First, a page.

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The Fall of the Republic
By Linda Murphy
Jan 5, 2010
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My heart sank when I pushed my shopping cart toward the checkout line at my local Trader Joe’s store just before Christmas.  There, facing the cash registers, was a huge case stack of wines from Sauvignon Republic, a serious Sauvignon Blanc-only brand based in Sonoma County and producer of wines made from grapes grown in Russian River Valley in Sonoma County, the Marlborough region in New Zealand, and Stellenbosch in South Africa.

Not only was I depressed that these fresh, energetic wines were available at Trader Joe’s (which has a reputation for being a clearinghouse for wines that don’t find more lucrative homes), but also that they were priced at $6.99 per bottle.  They normally sell for $18 to $20, so the Trader Joe’s “sale” meant only one thing: that Sauvignon Republic was Houdini, about to disappear.

With both compassion and the adrenaline rush of finding a terrific deal, I put into my cart two bottles each of the 2008 Russian River Valley, 2009 Marlborough and 2009 Stellenbosch Sauvignon Blancs.  I asked the cashier, even though I was pretty sure I knew the answer: “Why are these wines so inexpensive? They usually sell for $18 to $20.” He replied: “The winery is going out of business and we’re moving the inventory.”

Just as I feared: liquidation of fine liquid.  As a fan of Sauvignon Republic wines since its start in 2004, I was depressed by this news, yet not surprised.  Wine brands come and go, particularly during financial crises.  But I had a soft spot in my heart for this particular label, and familiarity with the team that produced it: Paul Dolan (formerly of Fetzer Vineyards, now partner in the Mendocino Wine Co. and owner of Paul Dolan Vineyards); former McDowell Valley Vineyards and Fife Vineyards winemaker John Buechsenstein; chef John Ash, founder of John Ash & Co restaurant in Santa Rosa and a noted author and instructor; and North Carolina restaurateur Tom Meyer.

But because I love a bargain as much as anyone, I overcame the guilt that comes when one benefits from another’s demise, and went back to Trader Joe’s for six more bottles.  I should have bought another case of these energetic Sauvignon Blancs, all with admirable acidity and pure fruit flavors, yet each with its own personality.

The 2008 Russian River Valley bottling has luscious tropical and citrus fruit flavors and hints of grass and minerals.  The 2009 Marlborough is more racy and pungent, all gooseberries and lime juice -- the perfect oyster wine.  The 2009 Stellenbosch is a cross between the two, with bright grapefruit and pineapple notes, moderate herbaceousness and a bit more elegance.  All are approximately 13 percent alcohol by volume, and extremely food friendly.

Buechsenstein confirmed that the Sauvignon Republic tent officially folded on Dec.  31, adding “Although who knows, someone else may take the brand and run with it.”  He provided no other details, so it’s conjecture as to why the Republic fell.  It certainly wasn’t for lack of positive reviews and media coverage.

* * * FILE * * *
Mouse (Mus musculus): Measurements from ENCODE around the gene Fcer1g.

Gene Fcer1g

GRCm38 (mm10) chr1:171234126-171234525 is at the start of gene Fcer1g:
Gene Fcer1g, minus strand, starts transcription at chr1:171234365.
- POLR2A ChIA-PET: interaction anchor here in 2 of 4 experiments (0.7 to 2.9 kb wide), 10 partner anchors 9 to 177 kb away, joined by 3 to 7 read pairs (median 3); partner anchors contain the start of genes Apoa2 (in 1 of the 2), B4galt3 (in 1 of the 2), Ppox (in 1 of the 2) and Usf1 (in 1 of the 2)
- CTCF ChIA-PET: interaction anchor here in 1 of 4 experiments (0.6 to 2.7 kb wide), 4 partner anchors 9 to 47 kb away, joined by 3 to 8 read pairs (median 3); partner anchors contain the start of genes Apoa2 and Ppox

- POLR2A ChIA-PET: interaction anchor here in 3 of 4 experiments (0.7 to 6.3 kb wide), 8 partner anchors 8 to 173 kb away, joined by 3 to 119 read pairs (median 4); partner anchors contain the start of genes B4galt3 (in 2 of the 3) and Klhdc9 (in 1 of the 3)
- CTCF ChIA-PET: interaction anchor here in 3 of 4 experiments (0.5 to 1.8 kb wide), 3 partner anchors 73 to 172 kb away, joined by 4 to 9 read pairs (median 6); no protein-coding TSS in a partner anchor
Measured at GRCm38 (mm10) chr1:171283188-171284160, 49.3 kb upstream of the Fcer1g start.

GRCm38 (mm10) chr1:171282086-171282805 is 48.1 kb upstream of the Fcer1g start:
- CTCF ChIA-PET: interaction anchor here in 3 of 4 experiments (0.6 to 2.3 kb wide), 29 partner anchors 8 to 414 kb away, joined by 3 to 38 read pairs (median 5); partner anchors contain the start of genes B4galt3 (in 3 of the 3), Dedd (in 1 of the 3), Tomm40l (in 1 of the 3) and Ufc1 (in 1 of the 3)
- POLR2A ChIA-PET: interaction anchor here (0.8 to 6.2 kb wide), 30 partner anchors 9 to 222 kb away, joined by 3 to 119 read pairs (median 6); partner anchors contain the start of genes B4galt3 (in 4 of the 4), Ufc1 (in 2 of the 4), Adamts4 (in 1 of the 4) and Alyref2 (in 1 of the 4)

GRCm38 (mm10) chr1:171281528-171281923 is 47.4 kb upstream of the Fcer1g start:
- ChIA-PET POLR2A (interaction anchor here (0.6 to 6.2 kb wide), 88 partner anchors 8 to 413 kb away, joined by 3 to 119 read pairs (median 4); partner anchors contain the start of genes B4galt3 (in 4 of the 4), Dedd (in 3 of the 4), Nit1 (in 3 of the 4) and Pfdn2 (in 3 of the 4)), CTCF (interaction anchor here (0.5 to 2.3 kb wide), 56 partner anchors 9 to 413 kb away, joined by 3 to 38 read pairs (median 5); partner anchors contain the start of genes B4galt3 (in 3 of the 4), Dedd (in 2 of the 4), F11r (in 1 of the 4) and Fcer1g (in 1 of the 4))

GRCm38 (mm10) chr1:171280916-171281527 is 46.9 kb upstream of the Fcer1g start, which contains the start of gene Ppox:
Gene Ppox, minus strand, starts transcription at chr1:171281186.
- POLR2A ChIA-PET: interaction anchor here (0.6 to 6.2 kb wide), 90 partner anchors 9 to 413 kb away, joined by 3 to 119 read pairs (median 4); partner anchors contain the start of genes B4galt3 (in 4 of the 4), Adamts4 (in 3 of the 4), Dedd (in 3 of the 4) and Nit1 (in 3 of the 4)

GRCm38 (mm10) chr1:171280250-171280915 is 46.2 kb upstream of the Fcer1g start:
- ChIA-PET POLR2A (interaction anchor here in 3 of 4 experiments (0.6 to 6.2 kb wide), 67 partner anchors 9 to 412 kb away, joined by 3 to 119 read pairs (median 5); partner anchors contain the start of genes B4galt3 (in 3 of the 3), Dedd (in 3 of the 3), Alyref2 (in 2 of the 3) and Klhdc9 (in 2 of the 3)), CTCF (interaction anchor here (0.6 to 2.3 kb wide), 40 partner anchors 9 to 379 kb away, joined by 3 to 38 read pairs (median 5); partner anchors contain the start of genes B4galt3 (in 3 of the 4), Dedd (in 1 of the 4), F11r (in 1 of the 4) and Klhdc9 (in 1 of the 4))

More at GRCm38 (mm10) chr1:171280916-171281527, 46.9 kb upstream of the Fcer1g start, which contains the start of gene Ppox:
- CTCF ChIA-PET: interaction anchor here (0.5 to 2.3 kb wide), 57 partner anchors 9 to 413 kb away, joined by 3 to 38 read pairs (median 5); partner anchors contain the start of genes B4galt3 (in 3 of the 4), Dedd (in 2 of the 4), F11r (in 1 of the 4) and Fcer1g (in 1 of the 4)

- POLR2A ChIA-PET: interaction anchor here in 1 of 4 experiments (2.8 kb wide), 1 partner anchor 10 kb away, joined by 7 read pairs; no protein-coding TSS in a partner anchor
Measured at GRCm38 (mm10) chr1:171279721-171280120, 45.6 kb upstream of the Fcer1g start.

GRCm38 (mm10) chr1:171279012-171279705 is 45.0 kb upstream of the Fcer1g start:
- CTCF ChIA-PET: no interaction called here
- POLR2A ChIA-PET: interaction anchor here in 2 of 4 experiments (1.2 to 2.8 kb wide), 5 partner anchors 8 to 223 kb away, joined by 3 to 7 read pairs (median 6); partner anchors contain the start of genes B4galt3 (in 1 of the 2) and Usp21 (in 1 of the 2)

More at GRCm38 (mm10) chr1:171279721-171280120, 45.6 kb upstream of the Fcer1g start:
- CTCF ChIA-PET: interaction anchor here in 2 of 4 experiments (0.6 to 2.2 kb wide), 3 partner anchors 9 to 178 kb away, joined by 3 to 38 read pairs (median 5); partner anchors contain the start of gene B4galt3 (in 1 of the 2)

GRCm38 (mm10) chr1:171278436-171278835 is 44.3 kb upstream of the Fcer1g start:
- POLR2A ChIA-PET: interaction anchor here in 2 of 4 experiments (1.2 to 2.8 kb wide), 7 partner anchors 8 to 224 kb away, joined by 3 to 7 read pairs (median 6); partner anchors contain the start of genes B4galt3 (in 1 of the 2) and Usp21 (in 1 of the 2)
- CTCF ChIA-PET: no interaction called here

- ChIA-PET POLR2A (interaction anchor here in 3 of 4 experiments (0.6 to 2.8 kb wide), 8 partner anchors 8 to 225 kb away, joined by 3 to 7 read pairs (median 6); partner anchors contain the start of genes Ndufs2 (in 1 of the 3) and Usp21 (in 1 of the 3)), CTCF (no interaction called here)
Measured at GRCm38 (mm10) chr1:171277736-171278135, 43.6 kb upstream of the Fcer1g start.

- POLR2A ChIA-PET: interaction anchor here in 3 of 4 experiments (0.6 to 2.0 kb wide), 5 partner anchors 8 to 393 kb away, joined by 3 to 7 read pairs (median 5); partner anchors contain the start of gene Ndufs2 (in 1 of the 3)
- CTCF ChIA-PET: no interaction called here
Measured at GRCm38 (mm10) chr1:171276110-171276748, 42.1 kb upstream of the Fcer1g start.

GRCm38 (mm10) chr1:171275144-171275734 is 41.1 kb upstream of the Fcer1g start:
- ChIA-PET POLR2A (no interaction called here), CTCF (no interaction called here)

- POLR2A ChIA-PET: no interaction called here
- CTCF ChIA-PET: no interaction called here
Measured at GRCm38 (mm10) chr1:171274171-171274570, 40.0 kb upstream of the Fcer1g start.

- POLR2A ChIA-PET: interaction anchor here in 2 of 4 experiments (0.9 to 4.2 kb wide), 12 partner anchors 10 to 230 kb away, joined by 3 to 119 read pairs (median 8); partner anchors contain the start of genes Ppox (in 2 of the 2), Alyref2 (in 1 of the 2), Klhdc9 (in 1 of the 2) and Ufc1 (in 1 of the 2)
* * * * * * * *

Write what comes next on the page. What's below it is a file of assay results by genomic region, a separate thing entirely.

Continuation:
My guess is that a Sauvignon Blanc-specific brand can’t pencil out into profits, without more expensive red wines in the fold to generate more cash per bottle.  Sauvignon Republic had to purchase all of its grapes, and bear the expense of producing wine in another hemisphere and shipping it to the United States.  The crappy economy, consumer trade-down to wines costing $12 or less, the big drop in wine sales in restaurants, and malaise by distributors and sales agents, certainly contributed as well to Sauvignon Republic’s closing.

I’m sad to see it go (who says there is no such thing as brand loyalty in the wine business?), and disappointed that Buechsenstein, Dolan, Ash and Meyer didn’t meet their goal of making Sauvignon Blancs from other parts of the world, too, including Chile and France.  They started their brand because they believed that Sauvignon Blanc expresses terroir more profoundly than most other grape varieties, and that it is highly complementary to the foods Americans eat today.  Sure, there are thousands of Sauvignon Blancs left from which to choose, but no other brand that I know that gives savvy Sauvignon drinkers expressions of the grape grown in three different countries.  Tasting them side by side by side is a great lesson in terroir.

The silver lining in Sauvignon Republic’s shuttering, of course, is that the wines are a steal at $6.99, as long as they last at Trader Joe’s.  Get there, pronto.  And there will be similar deals in the new year, as other brands bite the dust (and they will).  Many expensive wines will continue to be deeply discounted by those producers without deep enough pockets to ride out the economy, and mid-priced wines will be on shelves for $15 to $20 – discounts of $10 per bottle and more in some cases. 

It’s a lousy time to be in the wine business, yet a great time for consumers to buy wine.  Great deals are out there, though they aren’t likely to be found in winery tasting rooms, nor on winery websites.  Restaurants may reduce their markups and/or offer more interesting wines by the glass, yet there will be few true bargains to be found when eating out.  It’s at retail where you’ll find discounts and closeouts, and when you do, act fast, and purchase by the case.  You never know how long this situation will last.